From Times of Zambia - available at Africa News
Zambia; Look out! It's Malaria season again
BYLINE: Lamba Simpito, Times of Zambia (Lusaka)
DATELINE: October 19, 1999
Lusaka - "I Came close to death. That was a terrible experience," says Mrs.
Christine Zulu of Lusaka.
"I lost control of my body, it was as though some alien being had taken over,"
she adds as she narrates her encounter with malaria. Malaria is the number one
killer disease in the world.
Every year, it kills more than one million people world wide, 90 per cent of
them in Africa. The most affected are children and pregnant women.
According to the World Health Organisation, Malaria kills nearly 3,000 people
every day, most of them children in Africa. The disease is transmitted by
mosquitoes carrying malaria parasites.
Mosquitoes breed wherever stagnant water can collect: in ponds, swamps, pools,
pits and drains. They have even been known to breed in tin cans and hoof prints
where water collects.
They may also breed along the edges of streams. As the rain season approaches,
the danger of contracting the disease increases considerably and you need to
take precautions against this lethal illness .
Filling in with mud or stones or draining places where water collects can kill
the mosquito larvae. Regular clean-ups of neighborhoods also help reduce
mosquito breeding. Pregnant women and children are especially prone to malaria
because of their wenker immunity.
Care should be taken to protect them from mosquito bites malaria is extremely
dangerous during pregnancy. It can lead to severe anaemia and may cause
miscarriage, premature or still birth.
Babies born to women with malaria are also likely to be small. weak and
vulnerable to infections.
You can keep mosquitoes away from children and pregnant women by using
If possible, use insecticide Treated Bednests (ITNs) such as Powernets from the
society for Family Health. ITNs can ensure your family's protection against the
disease by repelling and killing mosquitoes.
You can also keep mosquitoes away by using fumigants such as mosquito coils or
other local repellants such as mango leaves . In addition, pregnant women
effectively protected against malaria by taking anti-malaria tablets through
As earlier pointed out, exposing your family to malaria can have very serious
consequencies. Many lives have been needlessly lost because simple precautions
were not taken to protect people from the disease.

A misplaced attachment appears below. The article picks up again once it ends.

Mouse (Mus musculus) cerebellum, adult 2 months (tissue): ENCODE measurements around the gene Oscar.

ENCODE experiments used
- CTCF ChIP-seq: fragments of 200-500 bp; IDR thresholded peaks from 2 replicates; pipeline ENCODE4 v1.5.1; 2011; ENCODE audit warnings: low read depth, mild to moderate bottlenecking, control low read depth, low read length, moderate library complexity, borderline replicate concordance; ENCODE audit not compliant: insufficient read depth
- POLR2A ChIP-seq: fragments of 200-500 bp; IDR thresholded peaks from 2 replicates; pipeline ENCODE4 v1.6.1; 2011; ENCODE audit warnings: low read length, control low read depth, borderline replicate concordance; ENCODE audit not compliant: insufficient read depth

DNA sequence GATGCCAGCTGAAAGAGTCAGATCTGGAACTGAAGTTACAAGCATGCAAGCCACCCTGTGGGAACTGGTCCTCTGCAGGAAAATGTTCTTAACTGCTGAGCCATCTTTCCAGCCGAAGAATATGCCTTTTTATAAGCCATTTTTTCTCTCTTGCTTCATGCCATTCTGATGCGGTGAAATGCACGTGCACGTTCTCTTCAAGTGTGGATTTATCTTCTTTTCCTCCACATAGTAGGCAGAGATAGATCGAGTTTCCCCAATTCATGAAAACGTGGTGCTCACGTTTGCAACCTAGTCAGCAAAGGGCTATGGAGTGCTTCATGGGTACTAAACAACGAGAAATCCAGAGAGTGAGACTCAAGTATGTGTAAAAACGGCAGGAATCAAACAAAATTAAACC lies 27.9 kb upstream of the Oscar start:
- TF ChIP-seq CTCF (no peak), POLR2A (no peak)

Christine Zulu, almost lost her life to the killer disease in March Principally
because she had done little to protect herself from malaria. She says the
disease sneaked up on her while she was on night at the University Teaching
"We were working on a patient when suddenly, I felt very cold. This was around
I tried to continue but was seized by violent shivering and goose pimples broke
out all over me. I decided to reset and though some sleep might do me good,"
Christine remembers. But the rest did her no good and when she woke up at 0600
hours her condition had become worse.
"My temperature had risen to 38.5 degrees and my joints were painful. I was
restless and couldn't breath properly.
I tried to help our with a patient and almost fell over her. At that moment. I
knew I was very ill," Christine.
And yet, it was not until 10.00 hours, seven hours after the first
Christine took her first medicine, the prescribed 4 tablets of chloroquine to
start with. But even though she completed the full course, she had apparently
left it very late.
Infact almost too late. When her younger sister, Susan visited her the
day, Christine couldn't walk, nor could she recognise anyone or in hat
surroundings she was. "Her eyes kept rolling in their sockets and I thought she
would die right there and then," remembers the younger sister.
Two hours later, Christine was lying unconcious in the University Teaching
Hospital and for 48 hours, she remained on the brink of death. But on the third
day, she began her slow painful recovery. In the meantime, she had lost
speech and hearing and had developed severe anaemia. "It took me more than a
month to fully recover .
It is an experience I would not wiSh on my worst enemy," says the lucky nurse.
But not all victims of malaria are as lucky as Christine was . And if you
protect yourselves as a community or as a family from malaria, you may
lose someone to this deadly disease.
To Your Health is brought to you by the Central Board of Health . In addition,
please tune in to ZNBC's Television and Radio One and Two.
If you need more information on this and any health topic, please write to: To
Your Health Central Board Health PO box 32588 Lusaka
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